Law Insider India

Legal News, Current Trends and Legal Insight | Supreme Court of India and High Courts

Kerala High Court: Magistrates can Order Accused for Handwriting Samples

3 min read

LI Network

Published on: 13 August 2023 at 11:28 IST

The Kerala High Court clarified that a magistrate, in accordance with Section 5 of the Criminal Procedure (Identification) Act, 2022, possesses the authority to direct an accused individual involved in a criminal case to provide handwriting and signature samples, even in cases where the accused has not been arrested. The clarification came through a judgment in the case of Faizal KV v State of Kerala & Anr.

Justice Raja Vijayaraghanav V upheld a magistrate’s order that required an accused, who was out on anticipatory bail, to provide a handwriting sample for a forgery case investigation.

The petitioner argued that since he had not been formally arrested, the magistrate lacked the competence to issue such an order.

However, the High Court stated that the magistrate was well within their powers under Section 5 of the Criminal Procedure (Identification) Act to issue such directives.

The Court highlighted that Section 5 of the Act empowers a magistrate to issue directions to any person, without stipulating that such directions can only be given to individuals arrested in connection with a punishable offense.

The petitioner was facing charges related to multiple sections of the Indian Penal Code, including cheating and forgery of documents. The prosecution alleged that the petitioner had obtained a teaching position at a school using forged certificates.

As part of the investigation, authorities sought to compare the petitioner’s handwriting with entries in a service book. Since the handwriting in the service book did not match the petitioner’s, the investigation required a comparison with his genuine handwriting.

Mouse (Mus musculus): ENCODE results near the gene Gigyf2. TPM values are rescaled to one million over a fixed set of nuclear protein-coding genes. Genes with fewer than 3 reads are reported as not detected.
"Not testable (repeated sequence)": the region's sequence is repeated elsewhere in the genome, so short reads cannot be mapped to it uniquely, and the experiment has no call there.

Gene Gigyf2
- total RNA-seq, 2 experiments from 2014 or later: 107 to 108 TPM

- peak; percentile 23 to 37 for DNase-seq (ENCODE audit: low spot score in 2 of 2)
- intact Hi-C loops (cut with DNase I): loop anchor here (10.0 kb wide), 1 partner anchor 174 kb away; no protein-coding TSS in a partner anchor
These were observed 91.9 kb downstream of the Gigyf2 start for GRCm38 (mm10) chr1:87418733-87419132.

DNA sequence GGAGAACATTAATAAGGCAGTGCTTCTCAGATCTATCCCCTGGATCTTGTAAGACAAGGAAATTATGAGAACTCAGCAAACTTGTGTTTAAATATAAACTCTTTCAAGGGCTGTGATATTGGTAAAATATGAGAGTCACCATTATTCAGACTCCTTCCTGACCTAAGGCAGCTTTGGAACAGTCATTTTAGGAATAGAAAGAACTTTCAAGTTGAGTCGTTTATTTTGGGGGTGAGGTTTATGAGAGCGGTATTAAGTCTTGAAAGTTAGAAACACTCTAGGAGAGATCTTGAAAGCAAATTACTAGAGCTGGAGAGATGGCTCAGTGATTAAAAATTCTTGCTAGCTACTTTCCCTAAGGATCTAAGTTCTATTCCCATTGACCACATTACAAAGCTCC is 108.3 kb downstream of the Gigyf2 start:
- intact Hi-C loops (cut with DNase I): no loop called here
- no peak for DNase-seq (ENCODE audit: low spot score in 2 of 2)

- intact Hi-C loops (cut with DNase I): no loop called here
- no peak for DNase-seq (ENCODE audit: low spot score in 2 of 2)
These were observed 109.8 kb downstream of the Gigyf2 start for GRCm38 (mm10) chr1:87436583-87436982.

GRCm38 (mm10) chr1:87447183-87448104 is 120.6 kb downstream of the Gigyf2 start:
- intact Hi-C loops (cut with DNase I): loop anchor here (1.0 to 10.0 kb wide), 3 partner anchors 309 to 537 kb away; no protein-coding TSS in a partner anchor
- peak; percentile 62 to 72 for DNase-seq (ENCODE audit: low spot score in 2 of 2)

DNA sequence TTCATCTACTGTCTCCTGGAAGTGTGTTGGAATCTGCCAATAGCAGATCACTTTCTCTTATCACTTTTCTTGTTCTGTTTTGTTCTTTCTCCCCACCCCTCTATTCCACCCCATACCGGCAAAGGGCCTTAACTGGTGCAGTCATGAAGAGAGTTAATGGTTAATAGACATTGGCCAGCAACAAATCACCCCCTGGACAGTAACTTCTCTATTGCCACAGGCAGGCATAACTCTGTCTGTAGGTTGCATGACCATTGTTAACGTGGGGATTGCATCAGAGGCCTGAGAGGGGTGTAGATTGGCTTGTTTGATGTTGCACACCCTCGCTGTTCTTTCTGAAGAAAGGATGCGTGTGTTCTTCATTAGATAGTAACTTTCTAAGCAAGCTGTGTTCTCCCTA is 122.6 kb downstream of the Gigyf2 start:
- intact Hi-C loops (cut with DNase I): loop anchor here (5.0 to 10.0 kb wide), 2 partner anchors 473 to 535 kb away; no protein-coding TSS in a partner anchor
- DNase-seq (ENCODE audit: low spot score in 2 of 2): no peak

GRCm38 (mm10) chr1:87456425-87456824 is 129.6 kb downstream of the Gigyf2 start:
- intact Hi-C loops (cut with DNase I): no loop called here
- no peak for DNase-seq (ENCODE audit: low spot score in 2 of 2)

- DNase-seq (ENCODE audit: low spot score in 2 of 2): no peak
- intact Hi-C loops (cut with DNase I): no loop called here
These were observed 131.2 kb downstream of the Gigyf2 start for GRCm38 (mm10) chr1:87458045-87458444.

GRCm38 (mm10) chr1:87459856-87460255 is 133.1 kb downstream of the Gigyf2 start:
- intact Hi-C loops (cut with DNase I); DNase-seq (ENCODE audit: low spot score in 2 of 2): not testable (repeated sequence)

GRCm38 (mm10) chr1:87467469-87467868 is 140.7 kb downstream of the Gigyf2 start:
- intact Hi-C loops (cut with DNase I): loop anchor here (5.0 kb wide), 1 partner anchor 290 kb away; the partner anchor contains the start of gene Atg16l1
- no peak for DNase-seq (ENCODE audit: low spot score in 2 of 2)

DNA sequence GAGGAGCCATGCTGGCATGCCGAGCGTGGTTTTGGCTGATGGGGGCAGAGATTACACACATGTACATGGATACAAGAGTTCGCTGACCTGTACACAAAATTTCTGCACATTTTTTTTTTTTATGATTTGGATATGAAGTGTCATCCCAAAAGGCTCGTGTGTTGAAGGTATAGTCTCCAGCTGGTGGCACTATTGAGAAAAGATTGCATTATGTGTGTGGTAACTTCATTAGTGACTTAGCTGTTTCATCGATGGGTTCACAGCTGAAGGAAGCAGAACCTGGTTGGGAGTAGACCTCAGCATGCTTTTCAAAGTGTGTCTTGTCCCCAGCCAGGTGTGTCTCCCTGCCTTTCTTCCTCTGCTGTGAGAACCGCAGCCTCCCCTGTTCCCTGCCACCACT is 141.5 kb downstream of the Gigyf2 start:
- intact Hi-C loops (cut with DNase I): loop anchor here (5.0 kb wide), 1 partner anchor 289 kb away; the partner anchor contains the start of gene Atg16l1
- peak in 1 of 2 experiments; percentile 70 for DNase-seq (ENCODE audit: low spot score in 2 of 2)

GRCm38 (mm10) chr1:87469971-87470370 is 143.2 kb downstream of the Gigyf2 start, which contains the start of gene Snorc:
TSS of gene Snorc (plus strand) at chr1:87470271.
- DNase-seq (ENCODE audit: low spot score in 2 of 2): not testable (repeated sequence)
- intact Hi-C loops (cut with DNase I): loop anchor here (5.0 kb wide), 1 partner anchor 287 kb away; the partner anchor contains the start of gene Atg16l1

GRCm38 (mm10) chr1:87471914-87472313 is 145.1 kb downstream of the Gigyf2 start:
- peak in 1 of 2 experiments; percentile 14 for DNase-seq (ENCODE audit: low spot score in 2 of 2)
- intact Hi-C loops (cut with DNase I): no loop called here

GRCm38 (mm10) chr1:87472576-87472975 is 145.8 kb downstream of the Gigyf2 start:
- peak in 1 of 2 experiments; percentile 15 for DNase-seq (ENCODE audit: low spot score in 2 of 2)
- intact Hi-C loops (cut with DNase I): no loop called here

The investigating authority applied to the court for a handwriting sample from the accused, which would be recorded in the court’s presence and forwarded to a handwriting expert.

The magistrate granted this application, prompting the petitioner to contest it in the High Court.

The petitioner’s representative argued that as the petitioner was on anticipatory bail, the magistrate could not direct him to provide a handwriting sample under Section 311A of the Code of Criminal Procedure or Section 3 of the Identification Act, 2022. Both these provisions, according to the petitioner, required the accused to be arrested before such an order could be issued.

However, the Public Prosecutor countered this argument by asserting that the accused had indeed been arrested.

The petitioner had surrendered to the jurisdictional court and executed a bail bond before being released.

The High Court ultimately ruled in favor of the State after examining Section 5 of the 2022 Act and relevant case laws.

The judge affirmed that a magistrate can issue directions to an accused individual for specimen signatures and handwriting, even if the accused has not been arrested.

The judge dismissed the petitioner’s argument that providing a handwriting sample may amount to testimonial compulsion, referencing the Supreme Court’s stance on the right to privacy and compelling public interest.

Thus, the High Court dismissed the petition and maintained the magistrate’s authority to order handwriting samples from accused individuals.

The petitioner was represented by advocates MP Shameem Ahamed and Akhil Philip Manithottiyil, while the State was represented by Public Prosecutor Vipin Narayan.